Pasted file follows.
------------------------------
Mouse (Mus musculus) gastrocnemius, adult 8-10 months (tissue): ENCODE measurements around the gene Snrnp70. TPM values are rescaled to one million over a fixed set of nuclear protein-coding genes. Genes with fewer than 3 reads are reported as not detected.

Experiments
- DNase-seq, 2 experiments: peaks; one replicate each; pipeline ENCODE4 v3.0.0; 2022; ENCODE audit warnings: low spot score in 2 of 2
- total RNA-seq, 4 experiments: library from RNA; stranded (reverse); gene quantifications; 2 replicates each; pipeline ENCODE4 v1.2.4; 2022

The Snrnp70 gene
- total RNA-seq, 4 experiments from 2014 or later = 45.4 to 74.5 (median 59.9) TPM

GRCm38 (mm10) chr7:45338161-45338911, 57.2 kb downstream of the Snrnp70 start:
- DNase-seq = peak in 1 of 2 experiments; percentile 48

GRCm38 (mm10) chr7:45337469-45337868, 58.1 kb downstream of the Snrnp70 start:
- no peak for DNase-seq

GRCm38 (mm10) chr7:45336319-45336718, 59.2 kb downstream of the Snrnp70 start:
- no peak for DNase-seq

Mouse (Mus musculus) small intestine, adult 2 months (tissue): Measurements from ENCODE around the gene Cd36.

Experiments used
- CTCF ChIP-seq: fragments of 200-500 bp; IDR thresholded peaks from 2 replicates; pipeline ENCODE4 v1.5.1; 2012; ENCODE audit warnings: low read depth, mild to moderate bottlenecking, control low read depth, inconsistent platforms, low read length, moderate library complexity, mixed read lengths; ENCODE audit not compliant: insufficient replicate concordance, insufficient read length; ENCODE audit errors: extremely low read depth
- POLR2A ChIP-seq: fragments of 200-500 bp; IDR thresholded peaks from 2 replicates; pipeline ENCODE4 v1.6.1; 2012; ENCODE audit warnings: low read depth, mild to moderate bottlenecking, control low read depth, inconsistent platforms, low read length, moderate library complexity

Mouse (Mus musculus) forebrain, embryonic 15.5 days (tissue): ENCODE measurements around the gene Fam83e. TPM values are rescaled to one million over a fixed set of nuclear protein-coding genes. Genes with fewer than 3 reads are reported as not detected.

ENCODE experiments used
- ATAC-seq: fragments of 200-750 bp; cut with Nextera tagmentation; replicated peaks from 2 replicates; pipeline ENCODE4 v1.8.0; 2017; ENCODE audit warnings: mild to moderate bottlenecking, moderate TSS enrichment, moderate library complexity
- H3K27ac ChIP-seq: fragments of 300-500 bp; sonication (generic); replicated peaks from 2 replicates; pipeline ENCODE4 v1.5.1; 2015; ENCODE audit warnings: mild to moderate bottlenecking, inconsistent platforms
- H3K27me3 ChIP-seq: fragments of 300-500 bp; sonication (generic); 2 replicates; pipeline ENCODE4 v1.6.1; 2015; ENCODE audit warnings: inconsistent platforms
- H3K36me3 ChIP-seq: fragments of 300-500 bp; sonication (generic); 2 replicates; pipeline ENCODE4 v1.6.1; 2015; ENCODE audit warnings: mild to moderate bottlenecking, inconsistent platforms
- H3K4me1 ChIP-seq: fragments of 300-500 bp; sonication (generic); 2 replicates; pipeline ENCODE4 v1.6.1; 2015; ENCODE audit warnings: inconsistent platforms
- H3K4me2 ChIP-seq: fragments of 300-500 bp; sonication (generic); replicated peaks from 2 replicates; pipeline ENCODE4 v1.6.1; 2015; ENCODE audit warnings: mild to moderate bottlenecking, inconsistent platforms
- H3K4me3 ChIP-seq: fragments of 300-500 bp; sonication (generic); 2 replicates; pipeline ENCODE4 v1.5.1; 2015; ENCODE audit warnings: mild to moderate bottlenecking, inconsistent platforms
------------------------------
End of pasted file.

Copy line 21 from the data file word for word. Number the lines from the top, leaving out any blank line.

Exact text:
- H3K27me3 ChIP-seq: fragments of 300-500 bp; sonication (generic); 2 replicates; pipeline ENCODE4 v1.6.1; 2015; ENCODE audit warnings: inconsistent platforms